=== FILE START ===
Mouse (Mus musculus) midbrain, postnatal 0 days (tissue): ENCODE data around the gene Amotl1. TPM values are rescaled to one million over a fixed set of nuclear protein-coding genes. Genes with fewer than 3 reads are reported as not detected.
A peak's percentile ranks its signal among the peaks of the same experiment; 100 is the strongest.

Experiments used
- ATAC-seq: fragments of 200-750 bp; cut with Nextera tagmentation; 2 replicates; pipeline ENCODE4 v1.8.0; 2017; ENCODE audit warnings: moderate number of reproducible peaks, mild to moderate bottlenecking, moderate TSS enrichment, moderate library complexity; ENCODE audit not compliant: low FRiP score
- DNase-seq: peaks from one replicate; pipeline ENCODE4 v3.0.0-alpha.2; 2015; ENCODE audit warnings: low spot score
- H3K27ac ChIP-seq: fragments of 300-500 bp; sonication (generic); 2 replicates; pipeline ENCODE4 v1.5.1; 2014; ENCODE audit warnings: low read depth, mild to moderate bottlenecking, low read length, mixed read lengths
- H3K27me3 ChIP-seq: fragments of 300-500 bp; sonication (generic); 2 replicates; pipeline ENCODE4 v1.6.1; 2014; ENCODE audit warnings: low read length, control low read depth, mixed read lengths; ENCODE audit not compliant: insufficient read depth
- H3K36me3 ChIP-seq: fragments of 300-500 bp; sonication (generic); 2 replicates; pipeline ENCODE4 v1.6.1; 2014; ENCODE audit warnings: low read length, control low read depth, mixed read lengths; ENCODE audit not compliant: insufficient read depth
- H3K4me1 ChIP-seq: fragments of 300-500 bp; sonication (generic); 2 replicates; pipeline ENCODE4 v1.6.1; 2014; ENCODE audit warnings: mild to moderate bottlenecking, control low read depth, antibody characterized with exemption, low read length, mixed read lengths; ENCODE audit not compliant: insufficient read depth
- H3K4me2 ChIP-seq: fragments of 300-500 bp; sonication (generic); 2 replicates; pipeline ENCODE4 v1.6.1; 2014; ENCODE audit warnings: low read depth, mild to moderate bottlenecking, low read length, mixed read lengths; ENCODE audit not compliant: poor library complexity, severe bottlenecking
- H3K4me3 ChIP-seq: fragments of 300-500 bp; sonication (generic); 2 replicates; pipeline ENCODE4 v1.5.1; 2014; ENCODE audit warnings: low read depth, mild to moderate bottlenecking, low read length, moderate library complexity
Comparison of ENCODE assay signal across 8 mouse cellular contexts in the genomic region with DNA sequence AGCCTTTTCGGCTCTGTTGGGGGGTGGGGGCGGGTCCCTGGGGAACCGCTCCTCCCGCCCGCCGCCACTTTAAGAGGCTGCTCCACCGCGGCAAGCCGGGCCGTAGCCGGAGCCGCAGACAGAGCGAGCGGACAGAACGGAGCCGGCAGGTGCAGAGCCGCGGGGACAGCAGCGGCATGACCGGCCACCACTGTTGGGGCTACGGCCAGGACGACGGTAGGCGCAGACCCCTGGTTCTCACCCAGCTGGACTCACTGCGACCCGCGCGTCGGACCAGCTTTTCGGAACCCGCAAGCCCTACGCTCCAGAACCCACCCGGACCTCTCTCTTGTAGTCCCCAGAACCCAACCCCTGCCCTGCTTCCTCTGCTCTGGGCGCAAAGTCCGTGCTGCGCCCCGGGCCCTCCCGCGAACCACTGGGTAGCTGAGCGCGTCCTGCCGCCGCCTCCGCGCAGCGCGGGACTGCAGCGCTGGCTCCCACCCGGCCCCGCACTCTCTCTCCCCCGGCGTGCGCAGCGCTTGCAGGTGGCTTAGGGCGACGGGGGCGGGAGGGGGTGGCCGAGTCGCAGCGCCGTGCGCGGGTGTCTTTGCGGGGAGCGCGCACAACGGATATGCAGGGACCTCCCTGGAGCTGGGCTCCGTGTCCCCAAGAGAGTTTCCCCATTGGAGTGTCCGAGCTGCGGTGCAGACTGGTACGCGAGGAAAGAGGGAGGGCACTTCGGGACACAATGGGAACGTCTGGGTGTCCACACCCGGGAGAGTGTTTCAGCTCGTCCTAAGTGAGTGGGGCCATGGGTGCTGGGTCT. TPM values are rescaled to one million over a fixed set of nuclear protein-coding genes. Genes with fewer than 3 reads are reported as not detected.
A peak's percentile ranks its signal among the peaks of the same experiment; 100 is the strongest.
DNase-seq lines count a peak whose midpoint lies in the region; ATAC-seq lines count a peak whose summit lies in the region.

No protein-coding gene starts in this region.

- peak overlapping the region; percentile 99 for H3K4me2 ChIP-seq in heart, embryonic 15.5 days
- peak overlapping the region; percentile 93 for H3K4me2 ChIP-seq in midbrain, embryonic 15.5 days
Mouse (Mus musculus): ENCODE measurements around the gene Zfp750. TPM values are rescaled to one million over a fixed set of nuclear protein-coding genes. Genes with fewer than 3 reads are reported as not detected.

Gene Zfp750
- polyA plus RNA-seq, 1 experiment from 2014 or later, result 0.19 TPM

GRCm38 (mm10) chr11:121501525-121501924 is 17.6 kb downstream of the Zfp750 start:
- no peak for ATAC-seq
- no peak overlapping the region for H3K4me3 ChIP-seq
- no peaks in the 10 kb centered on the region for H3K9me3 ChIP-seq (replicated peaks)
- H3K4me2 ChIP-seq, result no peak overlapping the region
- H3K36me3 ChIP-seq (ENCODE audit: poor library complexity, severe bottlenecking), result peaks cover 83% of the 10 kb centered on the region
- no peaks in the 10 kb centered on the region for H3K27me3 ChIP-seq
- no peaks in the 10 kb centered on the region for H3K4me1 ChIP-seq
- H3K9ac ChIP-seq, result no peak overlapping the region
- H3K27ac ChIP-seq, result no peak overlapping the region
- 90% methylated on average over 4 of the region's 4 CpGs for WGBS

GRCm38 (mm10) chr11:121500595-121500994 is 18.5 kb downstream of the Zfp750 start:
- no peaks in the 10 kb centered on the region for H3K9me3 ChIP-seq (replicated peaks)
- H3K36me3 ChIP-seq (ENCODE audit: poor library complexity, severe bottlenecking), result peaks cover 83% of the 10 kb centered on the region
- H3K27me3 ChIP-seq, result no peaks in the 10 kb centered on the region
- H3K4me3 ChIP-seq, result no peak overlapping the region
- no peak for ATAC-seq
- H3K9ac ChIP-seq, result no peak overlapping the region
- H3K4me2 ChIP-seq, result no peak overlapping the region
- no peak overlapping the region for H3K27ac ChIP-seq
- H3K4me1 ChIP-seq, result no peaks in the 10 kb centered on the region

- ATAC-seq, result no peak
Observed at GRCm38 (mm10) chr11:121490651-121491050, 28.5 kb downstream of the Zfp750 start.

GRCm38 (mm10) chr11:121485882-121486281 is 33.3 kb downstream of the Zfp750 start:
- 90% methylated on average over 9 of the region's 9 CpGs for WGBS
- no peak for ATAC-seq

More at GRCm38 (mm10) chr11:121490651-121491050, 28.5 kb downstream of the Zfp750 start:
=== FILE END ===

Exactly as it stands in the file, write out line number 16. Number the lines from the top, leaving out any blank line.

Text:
- peak overlapping the region; percentile 99 for H3K4me2 ChIP-seq in heart, embryonic 15.5 days